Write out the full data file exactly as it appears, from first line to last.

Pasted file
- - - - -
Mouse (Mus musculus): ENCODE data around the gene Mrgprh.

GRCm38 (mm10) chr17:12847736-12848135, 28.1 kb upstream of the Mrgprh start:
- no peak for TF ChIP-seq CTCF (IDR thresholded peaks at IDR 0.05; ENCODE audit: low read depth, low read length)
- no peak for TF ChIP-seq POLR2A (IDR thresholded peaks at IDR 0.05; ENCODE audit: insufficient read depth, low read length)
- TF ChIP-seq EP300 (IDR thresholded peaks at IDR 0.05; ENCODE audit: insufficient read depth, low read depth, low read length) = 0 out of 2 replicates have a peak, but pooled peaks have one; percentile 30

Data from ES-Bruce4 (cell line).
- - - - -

Mouse (Mus musculus): ENCODE data around the gene Mrgprh.

GRCm38 (mm10) chr17:12847736-12848135, 28.1 kb upstream of the Mrgprh start:
- no peak for TF ChIP-seq CTCF (IDR thresholded peaks at IDR 0.05; ENCODE audit: low read depth, low read length)
- no peak for TF ChIP-seq POLR2A (IDR thresholded peaks at IDR 0.05; ENCODE audit: insufficient read depth, low read length)
- TF ChIP-seq EP300 (IDR thresholded peaks at IDR 0.05; ENCODE audit: insufficient read depth, low read depth, low read length) = 0 out of 2 replicates have a peak, but pooled peaks have one; percentile 30

Data from ES-Bruce4 (cell line).